For many retired Americans, Social Security is a major source of income. But determining when to claim Social Security benefits can be complex and challenging due to some unique rules and practices. In this Retirement Daily article, Ten Odd Social Security Rules and Practices That You Don't Want to Forget, Covisum® Founder and President, Joe Elsasser, CFP®, highlights ten odd Social Security rules that are important to remember as you near retirement.
"The widow(er) benefit is calculated based on when the deceased claimed Social Security and when the survivor claims. The benefit is limited to the higher of 82.5% of the deceased’s full retirement age benefit or the amount the deceased was actually receiving. If the deceased claimed benefits early (at age 62) and the surviving spouse reached full retirement age by the time of the deceased’s death, the surviving spouse will actually receive more than the deceased was receiving (82.5% rather than 75%). In cases where the survivor is younger than the deceased, and the deceased had elected early benefits, you’ll need to pay special attention, as delaying the widow(er) benefit all the way to full retirement age may result in months of forfeited checks without a corresponding increase in benefits."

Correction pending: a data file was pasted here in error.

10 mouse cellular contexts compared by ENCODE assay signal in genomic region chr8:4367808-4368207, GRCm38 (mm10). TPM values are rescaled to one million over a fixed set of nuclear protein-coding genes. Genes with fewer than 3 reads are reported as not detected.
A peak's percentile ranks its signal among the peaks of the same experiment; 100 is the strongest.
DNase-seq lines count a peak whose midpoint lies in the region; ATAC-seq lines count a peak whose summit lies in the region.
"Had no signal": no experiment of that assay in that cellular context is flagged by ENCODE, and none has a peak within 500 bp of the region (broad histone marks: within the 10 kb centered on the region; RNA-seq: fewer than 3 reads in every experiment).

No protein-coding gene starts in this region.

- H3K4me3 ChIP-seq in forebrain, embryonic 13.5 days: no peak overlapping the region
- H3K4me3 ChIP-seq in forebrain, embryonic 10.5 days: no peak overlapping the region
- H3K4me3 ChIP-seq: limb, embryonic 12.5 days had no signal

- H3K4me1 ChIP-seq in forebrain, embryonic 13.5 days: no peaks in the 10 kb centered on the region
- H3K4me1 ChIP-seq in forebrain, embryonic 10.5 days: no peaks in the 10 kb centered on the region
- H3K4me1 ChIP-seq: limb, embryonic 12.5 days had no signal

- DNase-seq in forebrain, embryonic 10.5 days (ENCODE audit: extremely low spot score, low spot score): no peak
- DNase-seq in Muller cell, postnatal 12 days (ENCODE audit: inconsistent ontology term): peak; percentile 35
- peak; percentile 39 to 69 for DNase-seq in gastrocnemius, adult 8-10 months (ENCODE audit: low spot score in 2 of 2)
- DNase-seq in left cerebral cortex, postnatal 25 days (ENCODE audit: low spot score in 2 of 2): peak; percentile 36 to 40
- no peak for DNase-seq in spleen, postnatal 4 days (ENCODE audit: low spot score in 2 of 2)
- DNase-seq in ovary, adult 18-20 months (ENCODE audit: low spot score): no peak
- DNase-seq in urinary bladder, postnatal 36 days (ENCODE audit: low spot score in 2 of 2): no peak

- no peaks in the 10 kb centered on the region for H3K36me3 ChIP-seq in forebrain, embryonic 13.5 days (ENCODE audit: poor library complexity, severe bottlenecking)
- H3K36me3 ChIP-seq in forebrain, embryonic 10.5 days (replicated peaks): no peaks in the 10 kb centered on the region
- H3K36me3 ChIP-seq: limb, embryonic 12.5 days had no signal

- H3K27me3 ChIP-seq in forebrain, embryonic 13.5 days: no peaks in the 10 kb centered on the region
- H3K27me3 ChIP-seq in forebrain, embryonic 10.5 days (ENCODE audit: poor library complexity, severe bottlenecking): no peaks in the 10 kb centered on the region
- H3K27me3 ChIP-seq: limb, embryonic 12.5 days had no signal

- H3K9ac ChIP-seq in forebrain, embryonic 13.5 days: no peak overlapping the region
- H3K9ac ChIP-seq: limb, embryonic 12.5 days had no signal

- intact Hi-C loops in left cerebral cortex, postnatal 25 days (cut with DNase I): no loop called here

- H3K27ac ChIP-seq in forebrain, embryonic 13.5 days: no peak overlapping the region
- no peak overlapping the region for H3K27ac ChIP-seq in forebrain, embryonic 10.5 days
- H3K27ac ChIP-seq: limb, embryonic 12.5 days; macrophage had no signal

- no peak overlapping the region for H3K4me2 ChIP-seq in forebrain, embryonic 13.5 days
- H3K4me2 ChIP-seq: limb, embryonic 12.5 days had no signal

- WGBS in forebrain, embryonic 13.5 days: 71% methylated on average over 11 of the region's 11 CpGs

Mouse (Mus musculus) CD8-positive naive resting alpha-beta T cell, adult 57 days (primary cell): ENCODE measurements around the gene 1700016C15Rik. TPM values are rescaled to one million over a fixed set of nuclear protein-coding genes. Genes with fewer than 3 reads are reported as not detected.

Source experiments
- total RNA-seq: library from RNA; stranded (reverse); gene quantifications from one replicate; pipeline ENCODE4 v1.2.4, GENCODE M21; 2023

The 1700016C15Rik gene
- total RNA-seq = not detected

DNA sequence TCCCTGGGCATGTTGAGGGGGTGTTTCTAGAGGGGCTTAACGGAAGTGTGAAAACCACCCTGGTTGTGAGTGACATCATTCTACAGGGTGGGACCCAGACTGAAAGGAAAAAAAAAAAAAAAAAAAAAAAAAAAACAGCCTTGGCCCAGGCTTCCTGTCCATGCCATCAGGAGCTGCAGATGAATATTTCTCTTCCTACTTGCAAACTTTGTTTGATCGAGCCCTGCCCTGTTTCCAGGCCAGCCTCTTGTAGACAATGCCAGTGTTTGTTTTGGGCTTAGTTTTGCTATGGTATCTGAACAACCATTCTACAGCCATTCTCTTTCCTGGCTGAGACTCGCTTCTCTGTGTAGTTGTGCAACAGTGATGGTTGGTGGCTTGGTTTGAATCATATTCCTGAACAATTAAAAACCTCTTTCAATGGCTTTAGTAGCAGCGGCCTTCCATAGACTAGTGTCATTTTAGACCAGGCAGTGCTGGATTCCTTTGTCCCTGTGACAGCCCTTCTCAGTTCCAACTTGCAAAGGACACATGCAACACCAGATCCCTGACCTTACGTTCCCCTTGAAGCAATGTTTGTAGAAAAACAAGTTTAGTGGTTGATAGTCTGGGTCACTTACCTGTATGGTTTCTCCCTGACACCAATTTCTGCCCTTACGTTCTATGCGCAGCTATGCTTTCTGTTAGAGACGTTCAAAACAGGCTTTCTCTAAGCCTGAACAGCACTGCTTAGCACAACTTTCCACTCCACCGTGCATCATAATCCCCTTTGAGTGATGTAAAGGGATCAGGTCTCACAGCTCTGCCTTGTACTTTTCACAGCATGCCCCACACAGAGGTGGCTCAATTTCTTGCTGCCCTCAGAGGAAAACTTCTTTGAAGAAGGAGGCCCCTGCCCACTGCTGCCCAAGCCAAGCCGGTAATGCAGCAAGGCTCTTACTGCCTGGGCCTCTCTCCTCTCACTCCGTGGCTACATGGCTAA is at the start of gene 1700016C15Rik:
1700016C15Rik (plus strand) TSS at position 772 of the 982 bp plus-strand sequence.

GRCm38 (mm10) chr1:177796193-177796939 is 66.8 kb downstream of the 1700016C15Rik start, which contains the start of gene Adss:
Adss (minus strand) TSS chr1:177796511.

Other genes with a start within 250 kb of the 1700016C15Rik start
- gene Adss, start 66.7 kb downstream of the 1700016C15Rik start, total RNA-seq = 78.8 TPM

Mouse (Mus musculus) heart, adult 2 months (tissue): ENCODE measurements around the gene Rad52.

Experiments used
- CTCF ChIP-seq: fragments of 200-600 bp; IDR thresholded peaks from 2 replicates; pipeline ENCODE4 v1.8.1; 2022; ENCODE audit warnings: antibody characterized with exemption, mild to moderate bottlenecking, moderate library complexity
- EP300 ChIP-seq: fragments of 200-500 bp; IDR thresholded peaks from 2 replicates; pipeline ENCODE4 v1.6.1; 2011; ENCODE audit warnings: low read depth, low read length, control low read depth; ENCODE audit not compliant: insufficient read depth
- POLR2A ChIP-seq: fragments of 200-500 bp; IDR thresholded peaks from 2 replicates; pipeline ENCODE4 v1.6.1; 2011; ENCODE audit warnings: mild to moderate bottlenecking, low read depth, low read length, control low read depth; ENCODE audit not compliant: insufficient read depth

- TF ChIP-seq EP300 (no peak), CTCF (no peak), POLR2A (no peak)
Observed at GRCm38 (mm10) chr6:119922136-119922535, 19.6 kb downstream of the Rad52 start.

Read the entire Retirement Daily article here.